The most convenient way to journey Saigon from this district to other districts and explore diversified aspects of it is sitting at the back of a motorbike or a Vespa. After a long day of traveling around on a motorcycle, what is better than replenish with an authentic Vietnamese meal guaranteed to tantalize your taste buds like a local? Let’s travel Vietnam with: Indochina travel to explore Saigon food tours on Vespa
Chicken Noodles in Phu Nhuan, Saigon
Nestled in a corner on Hoa Su Street in a close-knit residential area, Mi Ga Lua Hong, which offers up a solid addition to the host of chicken-centric dishes of Saigon: a fried chicken drumstick with dry, green noodles, is the star of Hem Gem. Fried chicken with two noodle options – green vegetable noodles and normal yellow noodles, Mi Ga Lua Hong’s menu is decidedly simple. Either the normal noodle soup (VND 27,000) or the dry version (VND 29,000) are available.
It is no doubt that Vietnamese in general and Saigonese in particular love chicken. Unfortunately, overcooked chicken is rampant in many a street food stall in Saigon proving that not many vendors get fried chicken right. However, adequately crispy on the outside but still quite soft and tender on the inside, the chicken at Mi Ga Lua Hong is handled with care. There is not too much to the dish, so you are halfway there once you get your poultry right. To be honest, the noodles are rather underwhelming, but the flavorful broth with hints of fried garlic and five kinds of spices coming with it is awesome.
A Bun Bo Breakfast in D3
A mean bowl of bun bo Hue, which is tucked away in a narrow storefront along District 3’s Nguyen Thien Thuat, is what you might want for breakfast.
Amid the scores of other food-related businesses lining this small road is the modest noodle shop at no 62 Nguyen Thien Thuat. Even though it is such a busy area, packed with street stalls and shops, it is not too loud considering the crowd it draws. At shop 62, you will experience a fairly standard procedure: walking up to the metal noodle station, putting your order and leisurely walking a few doors down to its dining area.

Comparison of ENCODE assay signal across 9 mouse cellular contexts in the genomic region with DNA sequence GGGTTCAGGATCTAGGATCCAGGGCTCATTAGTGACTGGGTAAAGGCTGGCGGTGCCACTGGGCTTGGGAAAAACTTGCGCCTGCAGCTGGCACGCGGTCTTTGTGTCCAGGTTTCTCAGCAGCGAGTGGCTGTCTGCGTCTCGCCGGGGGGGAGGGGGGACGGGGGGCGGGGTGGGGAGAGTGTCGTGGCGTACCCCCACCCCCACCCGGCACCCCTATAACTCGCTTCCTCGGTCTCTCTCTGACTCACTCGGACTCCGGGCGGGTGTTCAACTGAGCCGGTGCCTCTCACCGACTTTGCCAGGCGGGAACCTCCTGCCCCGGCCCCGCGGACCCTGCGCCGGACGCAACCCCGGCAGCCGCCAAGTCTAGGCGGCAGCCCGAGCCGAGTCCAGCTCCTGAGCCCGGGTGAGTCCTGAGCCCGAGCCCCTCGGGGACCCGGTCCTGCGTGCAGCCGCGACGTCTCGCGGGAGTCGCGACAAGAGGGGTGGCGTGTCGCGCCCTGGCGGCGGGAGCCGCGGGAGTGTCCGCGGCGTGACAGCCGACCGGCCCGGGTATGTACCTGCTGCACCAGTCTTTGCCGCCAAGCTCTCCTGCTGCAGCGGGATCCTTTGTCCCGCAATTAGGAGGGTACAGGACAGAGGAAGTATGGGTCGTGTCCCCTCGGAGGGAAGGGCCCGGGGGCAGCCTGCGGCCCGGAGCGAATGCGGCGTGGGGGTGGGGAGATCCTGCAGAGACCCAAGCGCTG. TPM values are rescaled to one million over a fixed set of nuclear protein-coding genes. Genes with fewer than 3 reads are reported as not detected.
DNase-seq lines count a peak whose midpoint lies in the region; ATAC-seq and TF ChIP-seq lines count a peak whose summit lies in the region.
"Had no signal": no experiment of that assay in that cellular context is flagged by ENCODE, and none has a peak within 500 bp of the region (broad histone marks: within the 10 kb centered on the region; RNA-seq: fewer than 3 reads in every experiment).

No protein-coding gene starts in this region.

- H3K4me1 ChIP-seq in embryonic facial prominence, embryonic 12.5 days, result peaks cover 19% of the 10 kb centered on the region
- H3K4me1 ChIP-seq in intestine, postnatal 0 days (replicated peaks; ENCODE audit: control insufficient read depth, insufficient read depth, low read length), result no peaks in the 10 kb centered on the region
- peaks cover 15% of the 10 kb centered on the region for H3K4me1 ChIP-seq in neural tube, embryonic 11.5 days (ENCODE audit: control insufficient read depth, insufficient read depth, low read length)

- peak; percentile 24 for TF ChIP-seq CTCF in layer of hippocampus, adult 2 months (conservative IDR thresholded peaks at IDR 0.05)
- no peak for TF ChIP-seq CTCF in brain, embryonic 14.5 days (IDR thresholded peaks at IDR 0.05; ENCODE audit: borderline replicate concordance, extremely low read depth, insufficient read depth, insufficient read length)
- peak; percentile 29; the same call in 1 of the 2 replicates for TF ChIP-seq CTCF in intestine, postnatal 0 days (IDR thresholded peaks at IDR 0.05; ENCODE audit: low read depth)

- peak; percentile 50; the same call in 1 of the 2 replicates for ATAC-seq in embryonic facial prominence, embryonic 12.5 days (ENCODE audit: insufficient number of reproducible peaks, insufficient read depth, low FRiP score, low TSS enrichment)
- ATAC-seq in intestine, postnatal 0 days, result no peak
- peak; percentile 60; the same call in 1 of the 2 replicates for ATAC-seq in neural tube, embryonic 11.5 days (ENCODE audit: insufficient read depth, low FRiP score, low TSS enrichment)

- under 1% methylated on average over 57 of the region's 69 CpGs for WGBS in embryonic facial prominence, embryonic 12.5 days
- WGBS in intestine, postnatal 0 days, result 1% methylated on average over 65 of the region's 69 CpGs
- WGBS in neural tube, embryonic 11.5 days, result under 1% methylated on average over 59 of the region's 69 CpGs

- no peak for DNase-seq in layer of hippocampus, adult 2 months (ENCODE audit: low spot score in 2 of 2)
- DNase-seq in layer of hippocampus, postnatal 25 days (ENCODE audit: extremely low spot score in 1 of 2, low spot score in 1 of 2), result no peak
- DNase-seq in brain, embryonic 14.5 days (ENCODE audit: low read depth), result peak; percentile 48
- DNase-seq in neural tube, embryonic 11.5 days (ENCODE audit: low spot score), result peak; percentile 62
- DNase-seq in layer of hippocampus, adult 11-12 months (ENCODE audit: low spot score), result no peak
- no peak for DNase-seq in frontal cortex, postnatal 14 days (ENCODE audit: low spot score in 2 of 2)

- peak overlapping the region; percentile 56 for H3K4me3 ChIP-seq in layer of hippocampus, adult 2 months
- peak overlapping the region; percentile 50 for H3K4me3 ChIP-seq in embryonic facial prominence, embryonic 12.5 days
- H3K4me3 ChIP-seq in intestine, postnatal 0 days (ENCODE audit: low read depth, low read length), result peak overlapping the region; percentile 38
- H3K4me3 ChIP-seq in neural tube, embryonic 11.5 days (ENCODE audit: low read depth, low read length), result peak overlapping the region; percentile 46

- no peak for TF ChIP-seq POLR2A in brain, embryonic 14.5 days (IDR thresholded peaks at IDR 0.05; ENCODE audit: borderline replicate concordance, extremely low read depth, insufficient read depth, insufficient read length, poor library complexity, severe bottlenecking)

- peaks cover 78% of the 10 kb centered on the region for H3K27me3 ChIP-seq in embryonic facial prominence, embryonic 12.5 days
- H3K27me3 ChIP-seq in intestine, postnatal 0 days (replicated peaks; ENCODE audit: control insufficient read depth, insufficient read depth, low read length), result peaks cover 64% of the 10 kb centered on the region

A simple, fresh bowl of noodles, broth, beef and herbs is what you get at shop 62. But don’t let the simplicity make you mistake for mediocrity: its quality is higher than what you might expect at an average bun bo Hue bowl. The noodles are firm, but not overcooked; the herbs have a satisfying crunch and the beef is not stringy or chewy but soft and tender – this particular cook’s attention to detail is spot-on. And the broth – the most important component of the soup – is warm, not over oily and a little bit spicy.
This noodle shop opens from about 7AM in the mornings till mid-morning as it closes down for a midday siesta. In the late afternoon, when the shop reopens around 4:30PM for an evening service till around 8PM, you can also find their savory bun bo Hue.
Egg rolled cakes
Hailing from the Northern Vietnam, rolled cake (banh cuon) is a breakfast staple in Vietnamese cuisine. Thin, tender flour sheets and so much mincemeat filling that it is spilling out of the roll are the hallmark of a good roll of banh cuon.
Technically not an eatery, the eatery tucked away in a narrow alley on Van Kiep Street in the vicinity of the Nhieu Loc Canal is somebody’s living room transformed into a house with a small prep area which is just cozy enough to fit one cook and an assistant – in this case, the owner – the chef together with her sister. The setup of this eatery is typical of what you may come across at any stalls serving this dish: a bowl of fermented rice batter and white cloth stretched over a pot of steaming water. ho chi minh city to phnom penh by boat
The indispensible part of this dish – egg part of the equation will just come in later. Right after customers makes orders will the owner quickly whisk up two eggs in a small bowl and carefully pour the liquid over the batter. The batter and egg mixture will go onto the hot cloth surface to gradually transform into a delicate thin sheet of egg golden batter. You will be excited to see how nimble her hands are during this process.
Your egg rolled cake will be arranged in a neat row and served on a plastic plate. They are cut in half and come along with the simple accoutrements: an assortment of chả – local cold cuts and boiled bean sprouts and diced herbs. The egg addition will improve the rolls’ texture, making them so durable that you cannot even mess it up. Each bite is a harmonious combination of taste and texture, made better by the slightly sour, spicy and sweet nuoc mam (fish sauce).
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